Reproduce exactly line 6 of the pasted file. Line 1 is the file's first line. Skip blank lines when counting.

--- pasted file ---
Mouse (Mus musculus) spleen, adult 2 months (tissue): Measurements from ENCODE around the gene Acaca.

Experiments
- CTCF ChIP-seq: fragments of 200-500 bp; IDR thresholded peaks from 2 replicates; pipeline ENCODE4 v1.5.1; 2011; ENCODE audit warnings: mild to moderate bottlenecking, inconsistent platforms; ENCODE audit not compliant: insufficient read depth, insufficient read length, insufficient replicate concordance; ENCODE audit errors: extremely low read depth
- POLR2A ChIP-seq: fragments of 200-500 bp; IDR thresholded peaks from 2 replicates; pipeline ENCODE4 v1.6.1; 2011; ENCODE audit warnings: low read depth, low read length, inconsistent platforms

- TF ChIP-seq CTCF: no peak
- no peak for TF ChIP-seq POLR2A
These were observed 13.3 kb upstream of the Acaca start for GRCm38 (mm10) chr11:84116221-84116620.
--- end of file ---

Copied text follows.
- no peak for TF ChIP-seq POLR2A